Mumbai: Virologist Minal Dakhave Bhosale led from the front to create India's first coronavirus testing kit even when she was in the last stage of her pregnancy.
Bhosale's efforts paid the price with her team delivering the testing kit in a record time of six weeks.
Bhosale gave birth to a baby girl just a day before submitting the kit to the authorities for evaluation.
"It was like giving birth to two babies," Bhosale told PTI over the phone.
The virologist said both the journeys - that happened in parallel - were not without challenges.
"There were complications in the pregnancy while work on the test kit was on. The baby was delivered through cesarean," she said.
Bhosale said she felt that it was the right time to serve the people to help them in combating the coronavirus threat.
"I had been working for five years in this field and if I don't work in emergency situations when my services are needed the most, then what is the use?" she said.
Though Bhosale was not able to visit the office due to the pregnancy, she was guiding a team of 10 persons working on the project at Mylab Discovery in Pune.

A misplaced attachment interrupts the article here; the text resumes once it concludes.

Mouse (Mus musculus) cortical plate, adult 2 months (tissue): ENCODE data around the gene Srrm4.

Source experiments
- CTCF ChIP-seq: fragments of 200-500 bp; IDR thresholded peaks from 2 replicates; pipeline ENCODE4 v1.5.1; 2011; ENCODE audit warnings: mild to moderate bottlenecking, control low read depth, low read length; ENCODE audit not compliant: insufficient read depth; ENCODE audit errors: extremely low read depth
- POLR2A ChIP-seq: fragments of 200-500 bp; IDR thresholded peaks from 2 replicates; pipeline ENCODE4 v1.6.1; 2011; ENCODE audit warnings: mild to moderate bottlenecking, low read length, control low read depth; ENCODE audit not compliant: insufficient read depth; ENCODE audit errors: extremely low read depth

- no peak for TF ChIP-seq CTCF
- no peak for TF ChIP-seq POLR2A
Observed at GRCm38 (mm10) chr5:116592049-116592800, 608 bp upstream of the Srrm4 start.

The strong bonds forged with the team over the years and their support made it possible, she said.
Company's co-founder Shrikant Patole said just like drug discovery, test kits too go through a lot of quality checks to improve the precision.
He credited Bhosale for the success of the project.
The COVID-19 testing kit delivered by Bhosale's team will reduce the time taken for delivering a result to 2.5 hours from the prevalent practice of eight hours.
A pioneering approach to testing without compromising on the results was adopted, Bhosale said.
The Maylab test kit will cost Rs1,200, a quarter of Rs 4,500 per kit that the government has been spending on testing so far.
"I'm happy that I could do something for the country," Bhosale said.
As of Friday, only 27,000 of the 1.3 billion people were tested for the virus in the country.
According to experts, high scale testing is essential because it alone can ensure an early diagnosis of COVID-19 and lower down the fatalities.
The company is confident of ramping up the capacity at its plant in Lonavala to deliver 100,000 kits a week, Patole said.
He said the authorities are helping the company, including giving priority for shipping of the raw materials.